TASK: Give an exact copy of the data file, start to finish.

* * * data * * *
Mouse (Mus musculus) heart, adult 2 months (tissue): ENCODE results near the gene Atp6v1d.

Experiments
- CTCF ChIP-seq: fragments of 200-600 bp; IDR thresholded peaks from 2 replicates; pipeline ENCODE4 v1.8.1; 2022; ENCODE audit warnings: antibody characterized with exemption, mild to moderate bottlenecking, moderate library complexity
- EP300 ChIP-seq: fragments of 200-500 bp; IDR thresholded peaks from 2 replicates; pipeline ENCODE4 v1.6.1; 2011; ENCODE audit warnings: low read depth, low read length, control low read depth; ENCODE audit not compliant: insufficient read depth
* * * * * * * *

Mouse (Mus musculus) heart, adult 2 months (tissue): ENCODE results near the gene Atp6v1d.

Experiments
- CTCF ChIP-seq: fragments of 200-600 bp; IDR thresholded peaks from 2 replicates; pipeline ENCODE4 v1.8.1; 2022; ENCODE audit warnings: antibody characterized with exemption, mild to moderate bottlenecking, moderate library complexity
- EP300 ChIP-seq: fragments of 200-500 bp; IDR thresholded peaks from 2 replicates; pipeline ENCODE4 v1.6.1; 2011; ENCODE audit warnings: low read depth, low read length, control low read depth; ENCODE audit not compliant: insufficient read depth